Today I'd like to talk about something that might make you uncomfortable, especially if you are a woman.  Today I want to talk about something the mainstream fitness world is completely wrong about, women lifting weights.  I want to show you how you can get the toned and sexy body you have always wanted, (and men, this is the secret to getting your girl to look like a fitness model), become stronger and more confident, and feel good about yourself everyday.  To your surprise it doesn't involve endless cardio on a treadmill, or sets of 50 repetitions with a 2lb dumbbell, it involves one main thing... HEAVY WEIGHT TRAINING.  Read on and I will prove to you that most of the things you know about weight lifting for women are a lie.  I believe in heavy lifting enough to recommend it for my own wife, and she has seen some seriously positive results since switching up from high rep, low weight workouts.

I would like to start off by telling you ten reasons why lifting heavy weights will NOT make you bulky (like most trainers would tell you it will), but instead tone, and give you your dream body.
1) Women do NOT have the levels of testosterone that men do.  Unless women have an abnormally high level of testosterone (naturally or from steroid use), they will NOT gain muscle mass like a man will.  It just isn't in a women's genetic code to be 180lbs of solid muscle.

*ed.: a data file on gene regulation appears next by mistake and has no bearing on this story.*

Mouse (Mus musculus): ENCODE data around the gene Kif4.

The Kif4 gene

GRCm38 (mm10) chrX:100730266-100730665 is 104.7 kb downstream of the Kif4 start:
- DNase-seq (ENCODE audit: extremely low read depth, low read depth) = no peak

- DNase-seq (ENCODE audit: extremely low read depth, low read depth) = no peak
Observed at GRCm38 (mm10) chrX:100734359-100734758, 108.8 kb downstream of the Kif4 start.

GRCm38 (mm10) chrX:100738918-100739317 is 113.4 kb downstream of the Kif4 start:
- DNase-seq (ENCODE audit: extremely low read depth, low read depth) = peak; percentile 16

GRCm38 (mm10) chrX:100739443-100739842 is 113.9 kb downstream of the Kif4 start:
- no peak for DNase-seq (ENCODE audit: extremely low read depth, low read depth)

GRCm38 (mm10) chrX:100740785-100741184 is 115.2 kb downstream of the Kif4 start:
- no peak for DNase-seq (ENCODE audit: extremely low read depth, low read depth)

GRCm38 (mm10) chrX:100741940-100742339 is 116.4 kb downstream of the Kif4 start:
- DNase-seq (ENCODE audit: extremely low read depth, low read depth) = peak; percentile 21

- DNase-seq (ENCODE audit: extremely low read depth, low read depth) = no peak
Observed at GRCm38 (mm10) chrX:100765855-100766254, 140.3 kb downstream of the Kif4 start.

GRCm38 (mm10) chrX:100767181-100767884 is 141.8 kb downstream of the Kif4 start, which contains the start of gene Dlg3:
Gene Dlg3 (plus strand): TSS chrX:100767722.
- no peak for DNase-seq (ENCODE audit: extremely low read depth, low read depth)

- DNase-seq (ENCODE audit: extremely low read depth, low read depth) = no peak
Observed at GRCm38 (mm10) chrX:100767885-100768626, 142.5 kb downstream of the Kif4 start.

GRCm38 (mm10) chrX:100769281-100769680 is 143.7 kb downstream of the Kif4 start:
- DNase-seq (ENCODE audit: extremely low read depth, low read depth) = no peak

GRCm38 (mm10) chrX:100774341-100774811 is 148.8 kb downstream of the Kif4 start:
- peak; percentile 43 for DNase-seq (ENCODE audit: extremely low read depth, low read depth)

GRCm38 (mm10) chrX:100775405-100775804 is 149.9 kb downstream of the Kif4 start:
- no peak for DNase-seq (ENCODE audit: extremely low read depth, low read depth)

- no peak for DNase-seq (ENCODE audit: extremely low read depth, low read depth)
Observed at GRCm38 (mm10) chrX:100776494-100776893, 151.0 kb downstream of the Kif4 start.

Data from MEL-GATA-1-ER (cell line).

2) The women body builders you see on magazine use testosterone, this is the only reason they are as big as they are.  You can tell that their levels of testosterone have been modified just by looking at them, evidence of this can be found in: increased muscle mass, deepened voice, increased hair growth, and acne.
3) Toning is developed through strength training.  Toning essentially means that as a muscle becomes trained to handle higher loads it becomes denser and more easily excitable at rest, this causes muscles to look more defined and causes your body to have a more desirable shape.
4) High volume exercise causes muscle gain, not heavy weights.  Reps in the range of 8-20 (what most trainers would recommend for a female looking to "tone up"), are actually what cause muscle growth (hypertrophy), for instance a body builder will typically use 3 sets of 8-12, with about four exercises per body part, this type of training causes significant micro trauma and as a result, bigger muscles.